What are some good and authoritative references/data sources for modern usage examples of words? My typical workflow of learning a new word is to look it up on OED and read the definitions and example sentences. But a huge drawback and uncomfortableness is that OED's example sentences are typically old or oldest usage example sentences that their editors could find which is NOT the best resource for learning the words' usage in modern context. What are some other references and data sources I should use to complement OED?

  • Resource requests are typically on Meta.
    – Andrew Leach Mod
    Commented Sep 6, 2016 at 20:14
  • COCA for American, BNC for British, Google just to see.
    – Mitch
    Commented Sep 6, 2016 at 20:23
  • Wordnik is good for finding both old and new examples of context. See also our list of reference works here: meta.english.stackexchange.com/questions/2573/…
    – MetaEd
    Commented Sep 6, 2016 at 21:22
  • For up-to-date usage in context, compare the corpora listed at CORPORA. Context at the paragraph level or more is available after searching with most of the corpora (by clicking a context link). These corpora are a treasure trove of information.
    – JEL
    Commented Sep 7, 2016 at 0:32
  • The comments from @Mitch and @ JEL here are the sort of answers I'll give checkmark to.
    – qazwsx
    Commented Sep 7, 2016 at 22:23

2 Answers 2


I'd say that if you've got access to the full OED then that's a good place to start. No other source has (nor probably ever will have) that level of acknowledged expertise (as opposed to unaccredited sources like Urban Dictionary, or those like TheFreeDictionary that effectively "scrape" other dictionaries).

If you want to get a better handle on how the way a word is used might have shifted in very recent times, you need to bear in mind that some usages which might appear ubiquitous today may very well turn out to sound extremely dated (or even be unfamiliar to most) within a very few decades. I don't know, but my guess is most new usages don't actually last long (doubtless that's part of the reason dictionary editors tend to be conservative! :)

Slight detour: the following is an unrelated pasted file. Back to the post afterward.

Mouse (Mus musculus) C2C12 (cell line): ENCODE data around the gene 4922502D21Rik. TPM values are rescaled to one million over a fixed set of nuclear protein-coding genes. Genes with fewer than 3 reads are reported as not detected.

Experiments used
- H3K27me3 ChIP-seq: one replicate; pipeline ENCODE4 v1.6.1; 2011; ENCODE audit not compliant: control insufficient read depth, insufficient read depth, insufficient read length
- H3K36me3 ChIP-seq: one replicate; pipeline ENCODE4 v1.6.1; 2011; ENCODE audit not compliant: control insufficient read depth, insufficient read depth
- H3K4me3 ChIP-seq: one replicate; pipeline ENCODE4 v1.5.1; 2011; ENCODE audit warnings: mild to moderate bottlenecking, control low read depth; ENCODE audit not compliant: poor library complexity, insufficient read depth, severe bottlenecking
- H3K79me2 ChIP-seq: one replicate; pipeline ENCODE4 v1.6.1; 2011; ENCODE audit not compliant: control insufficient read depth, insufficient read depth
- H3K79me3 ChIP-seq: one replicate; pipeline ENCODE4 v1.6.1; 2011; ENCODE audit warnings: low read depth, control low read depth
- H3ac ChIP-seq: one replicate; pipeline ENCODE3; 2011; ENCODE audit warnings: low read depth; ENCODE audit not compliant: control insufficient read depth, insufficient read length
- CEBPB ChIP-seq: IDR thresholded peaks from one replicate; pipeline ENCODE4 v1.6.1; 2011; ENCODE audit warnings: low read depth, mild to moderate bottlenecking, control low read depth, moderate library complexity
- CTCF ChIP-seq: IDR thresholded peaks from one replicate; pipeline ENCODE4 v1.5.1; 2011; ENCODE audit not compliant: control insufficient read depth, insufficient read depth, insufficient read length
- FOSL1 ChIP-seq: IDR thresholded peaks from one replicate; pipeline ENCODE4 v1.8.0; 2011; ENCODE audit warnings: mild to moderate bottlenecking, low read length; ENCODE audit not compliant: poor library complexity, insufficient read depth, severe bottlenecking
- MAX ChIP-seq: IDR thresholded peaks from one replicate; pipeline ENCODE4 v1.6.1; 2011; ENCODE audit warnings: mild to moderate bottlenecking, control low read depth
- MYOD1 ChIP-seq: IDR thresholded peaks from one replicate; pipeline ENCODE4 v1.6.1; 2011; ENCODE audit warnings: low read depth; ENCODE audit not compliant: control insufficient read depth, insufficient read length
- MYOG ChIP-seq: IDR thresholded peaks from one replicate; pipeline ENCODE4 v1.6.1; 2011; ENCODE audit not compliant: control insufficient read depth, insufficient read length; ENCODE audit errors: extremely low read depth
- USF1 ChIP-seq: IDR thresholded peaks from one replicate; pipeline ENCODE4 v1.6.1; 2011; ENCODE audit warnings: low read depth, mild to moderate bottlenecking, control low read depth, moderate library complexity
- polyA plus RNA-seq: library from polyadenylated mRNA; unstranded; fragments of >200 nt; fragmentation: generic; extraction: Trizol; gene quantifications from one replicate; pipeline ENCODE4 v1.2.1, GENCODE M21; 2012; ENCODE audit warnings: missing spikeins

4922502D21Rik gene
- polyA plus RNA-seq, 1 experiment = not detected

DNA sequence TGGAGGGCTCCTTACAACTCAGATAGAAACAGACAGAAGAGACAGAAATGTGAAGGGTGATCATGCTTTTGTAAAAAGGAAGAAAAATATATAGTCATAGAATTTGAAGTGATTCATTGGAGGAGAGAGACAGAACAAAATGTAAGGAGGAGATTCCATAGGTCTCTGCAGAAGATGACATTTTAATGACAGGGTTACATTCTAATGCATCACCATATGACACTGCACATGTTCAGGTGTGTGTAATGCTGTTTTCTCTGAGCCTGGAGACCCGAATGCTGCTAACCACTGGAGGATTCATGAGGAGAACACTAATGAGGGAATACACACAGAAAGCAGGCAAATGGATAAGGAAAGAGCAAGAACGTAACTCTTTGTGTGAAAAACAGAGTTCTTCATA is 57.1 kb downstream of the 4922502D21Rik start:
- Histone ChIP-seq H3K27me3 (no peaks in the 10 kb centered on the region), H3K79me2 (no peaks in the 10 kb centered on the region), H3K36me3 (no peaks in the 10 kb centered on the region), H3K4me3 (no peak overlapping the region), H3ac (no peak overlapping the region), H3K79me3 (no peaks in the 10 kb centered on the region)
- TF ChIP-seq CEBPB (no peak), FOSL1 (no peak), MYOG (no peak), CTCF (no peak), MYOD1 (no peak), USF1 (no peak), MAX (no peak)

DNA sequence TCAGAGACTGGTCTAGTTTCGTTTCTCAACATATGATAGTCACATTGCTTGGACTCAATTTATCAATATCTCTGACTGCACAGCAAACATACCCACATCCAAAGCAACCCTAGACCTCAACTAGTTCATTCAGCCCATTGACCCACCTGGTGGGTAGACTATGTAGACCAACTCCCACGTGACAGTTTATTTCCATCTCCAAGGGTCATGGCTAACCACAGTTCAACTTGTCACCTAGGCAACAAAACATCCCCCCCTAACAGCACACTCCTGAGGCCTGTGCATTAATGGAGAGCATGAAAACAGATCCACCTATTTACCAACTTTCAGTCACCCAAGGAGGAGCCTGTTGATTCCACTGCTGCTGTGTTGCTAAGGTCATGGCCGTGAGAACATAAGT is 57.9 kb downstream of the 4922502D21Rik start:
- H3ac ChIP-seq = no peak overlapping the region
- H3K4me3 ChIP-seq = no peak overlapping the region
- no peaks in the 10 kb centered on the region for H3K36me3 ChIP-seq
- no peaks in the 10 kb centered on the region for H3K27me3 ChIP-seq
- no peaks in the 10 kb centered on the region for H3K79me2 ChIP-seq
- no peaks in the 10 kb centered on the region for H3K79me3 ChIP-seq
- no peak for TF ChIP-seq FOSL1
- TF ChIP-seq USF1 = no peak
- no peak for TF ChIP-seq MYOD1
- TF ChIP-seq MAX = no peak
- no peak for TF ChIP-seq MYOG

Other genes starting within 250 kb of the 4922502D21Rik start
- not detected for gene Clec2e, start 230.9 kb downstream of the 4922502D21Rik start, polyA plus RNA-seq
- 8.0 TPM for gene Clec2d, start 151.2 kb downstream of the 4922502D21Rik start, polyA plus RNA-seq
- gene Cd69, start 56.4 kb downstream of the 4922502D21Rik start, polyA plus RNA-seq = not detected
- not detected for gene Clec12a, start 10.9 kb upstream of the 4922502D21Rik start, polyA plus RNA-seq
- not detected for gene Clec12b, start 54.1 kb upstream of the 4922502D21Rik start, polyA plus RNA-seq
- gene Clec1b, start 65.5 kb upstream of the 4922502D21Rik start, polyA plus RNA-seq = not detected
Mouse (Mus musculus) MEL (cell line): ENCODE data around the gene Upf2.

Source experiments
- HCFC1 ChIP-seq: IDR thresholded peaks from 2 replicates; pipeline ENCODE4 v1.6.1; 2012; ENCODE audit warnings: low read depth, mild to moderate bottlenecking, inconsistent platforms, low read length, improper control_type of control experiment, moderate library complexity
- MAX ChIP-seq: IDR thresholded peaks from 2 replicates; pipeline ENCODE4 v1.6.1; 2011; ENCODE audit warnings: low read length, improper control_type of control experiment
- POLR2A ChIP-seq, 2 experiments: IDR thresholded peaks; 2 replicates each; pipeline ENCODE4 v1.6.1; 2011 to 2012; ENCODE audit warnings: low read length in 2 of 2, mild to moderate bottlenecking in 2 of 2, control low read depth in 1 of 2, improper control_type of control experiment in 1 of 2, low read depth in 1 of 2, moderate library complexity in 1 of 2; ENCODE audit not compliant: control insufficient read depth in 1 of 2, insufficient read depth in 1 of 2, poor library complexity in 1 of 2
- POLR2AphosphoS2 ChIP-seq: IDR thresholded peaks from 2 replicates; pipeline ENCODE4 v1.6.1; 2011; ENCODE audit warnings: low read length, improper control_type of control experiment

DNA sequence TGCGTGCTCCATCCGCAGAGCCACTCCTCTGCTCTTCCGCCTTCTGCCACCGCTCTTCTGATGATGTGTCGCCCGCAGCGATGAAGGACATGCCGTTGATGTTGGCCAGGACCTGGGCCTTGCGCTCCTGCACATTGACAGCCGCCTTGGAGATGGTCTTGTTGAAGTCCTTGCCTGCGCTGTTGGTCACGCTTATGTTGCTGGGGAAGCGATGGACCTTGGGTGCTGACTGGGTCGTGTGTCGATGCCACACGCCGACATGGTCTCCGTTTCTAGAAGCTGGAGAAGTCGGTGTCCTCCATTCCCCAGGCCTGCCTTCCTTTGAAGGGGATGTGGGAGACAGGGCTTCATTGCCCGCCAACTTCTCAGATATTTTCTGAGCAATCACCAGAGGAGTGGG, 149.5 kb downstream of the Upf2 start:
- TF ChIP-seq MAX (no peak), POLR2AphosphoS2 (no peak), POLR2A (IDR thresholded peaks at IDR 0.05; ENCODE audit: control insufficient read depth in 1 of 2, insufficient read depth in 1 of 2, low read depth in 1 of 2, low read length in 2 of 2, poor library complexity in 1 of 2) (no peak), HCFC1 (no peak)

Having said that, I normally search Google Books with the search criteria set to 21st century if I want to see current instances in context, and NGrams if I want to see prevalence trends.

  • 2
    The first half of your answer seems manifestly missed my point. I do have full access to OED and that does NOT help with the specific thing I was looking for, hence I asked this question. Gladly, the second half of the answer looks relevant enough.
    – qazwsx
    Commented Sep 6, 2016 at 22:17
  • 1
    @qazwsx: I put the first paragraph in because I wasn't 100% sure you had access to the full OED. Lots of posters on ELU confuse it with the very limited spinoff version available free online. And I put the second paragraph in because we also get lots of people who don't fully appreciate the ephemerality of most recent coinages and usage changes. Commented Sep 6, 2016 at 22:34
  • Emphasizing the emphemerality of (newer) word meanings misses the point too. All I care is to find modern example sentences as good learning material for words, no matter if the word is a newer or ever-existing one, and no matter if some of its meaning is ephemeral or not.
    – qazwsx
    Commented Sep 7, 2016 at 22:15

What I think you are looking for is a number of examples of a target word in a sentence or paragraph (most dictionaries will give at least one sentence in its definition).

The OED is great (arguably the best) for definitions of words, with nuance provided by finely differentiated subdefinitions. Also, a number of context sentences are given to show it's historical usage (the first known appearance and then a handful of later appearances). Unfortunately these citations don't always give the full context.

A corpus, a well-curated collection of texts, should give not only good coverage of vocabulary in narrative texts, but also allow for you to search for individual items and look at the original text, the surrounding sentences for fuller context.

The most easily available corpora are:

  • COCA for primarily American English
  • BNC for primarily British English

But see the longer list of corpora here.

Because these are curated, they are likely to have few errors, but are more likely to come from formal sources (newspapers, official transcripts).

Internet search engines, like Google, give copious examples of search terms in context. However, the entire world is not curated, and the examples are not necessarily formatted well or even sentences. But it might be the easiest and quickest to use.

  • Urban Dictionary is not wholly terrible. It is really good at showing that a slang term exists and hints to its meaning. The entires are supposed to provide a social context for how the word is used, and sometimes those entries can give you a really good idea. However often the entries are composed with little thought to accuracy.
    – Mitch
    Commented Sep 8, 2016 at 16:16

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